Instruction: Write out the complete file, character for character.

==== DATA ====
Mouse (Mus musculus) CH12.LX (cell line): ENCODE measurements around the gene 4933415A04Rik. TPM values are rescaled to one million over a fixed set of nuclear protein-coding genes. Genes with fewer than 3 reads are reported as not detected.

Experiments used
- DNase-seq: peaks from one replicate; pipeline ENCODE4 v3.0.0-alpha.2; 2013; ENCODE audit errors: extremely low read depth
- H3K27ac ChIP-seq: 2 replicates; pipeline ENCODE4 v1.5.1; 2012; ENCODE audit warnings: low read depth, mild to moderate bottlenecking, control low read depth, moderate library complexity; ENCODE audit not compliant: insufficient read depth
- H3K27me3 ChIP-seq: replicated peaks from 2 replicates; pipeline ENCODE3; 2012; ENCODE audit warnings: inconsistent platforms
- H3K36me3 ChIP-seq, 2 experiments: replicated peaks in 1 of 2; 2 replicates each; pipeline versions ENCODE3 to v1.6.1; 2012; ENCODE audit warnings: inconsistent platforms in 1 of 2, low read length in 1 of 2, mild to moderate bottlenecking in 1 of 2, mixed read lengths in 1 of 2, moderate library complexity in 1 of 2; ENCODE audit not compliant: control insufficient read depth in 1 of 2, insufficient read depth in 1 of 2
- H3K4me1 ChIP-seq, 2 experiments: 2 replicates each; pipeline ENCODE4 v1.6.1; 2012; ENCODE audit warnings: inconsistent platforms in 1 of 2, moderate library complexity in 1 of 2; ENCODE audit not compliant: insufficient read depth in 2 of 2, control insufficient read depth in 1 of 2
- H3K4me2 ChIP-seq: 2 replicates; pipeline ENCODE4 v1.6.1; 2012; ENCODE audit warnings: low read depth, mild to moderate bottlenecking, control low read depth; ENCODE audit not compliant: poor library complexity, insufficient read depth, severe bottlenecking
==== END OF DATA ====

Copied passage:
Mouse (Mus musculus) CH12.LX (cell line): ENCODE measurements around the gene 4933415A04Rik. TPM values are rescaled to one million over a fixed set of nuclear protein-coding genes. Genes with fewer than 3 reads are reported as not detected.

Experiments used
- DNase-seq: peaks from one replicate; pipeline ENCODE4 v3.0.0-alpha.2; 2013; ENCODE audit errors: extremely low read depth
- H3K27ac ChIP-seq: 2 replicates; pipeline ENCODE4 v1.5.1; 2012; ENCODE audit warnings: low read depth, mild to moderate bottlenecking, control low read depth, moderate library complexity; ENCODE audit not compliant: insufficient read depth
- H3K27me3 ChIP-seq: replicated peaks from 2 replicates; pipeline ENCODE3; 2012; ENCODE audit warnings: inconsistent platforms
- H3K36me3 ChIP-seq, 2 experiments: replicated peaks in 1 of 2; 2 replicates each; pipeline versions ENCODE3 to v1.6.1; 2012; ENCODE audit warnings: inconsistent platforms in 1 of 2, low read length in 1 of 2, mild to moderate bottlenecking in 1 of 2, mixed read lengths in 1 of 2, moderate library complexity in 1 of 2; ENCODE audit not compliant: control insufficient read depth in 1 of 2, insufficient read depth in 1 of 2
- H3K4me1 ChIP-seq, 2 experiments: 2 replicates each; pipeline ENCODE4 v1.6.1; 2012; ENCODE audit warnings: inconsistent platforms in 1 of 2, moderate library complexity in 1 of 2; ENCODE audit not compliant: insufficient read depth in 2 of 2, control insufficient read depth in 1 of 2
- H3K4me2 ChIP-seq: 2 replicates; pipeline ENCODE4 v1.6.1; 2012; ENCODE audit warnings: low read depth, mild to moderate bottlenecking, control low read depth; ENCODE audit not compliant: poor library complexity, insufficient read depth, severe bottlenecking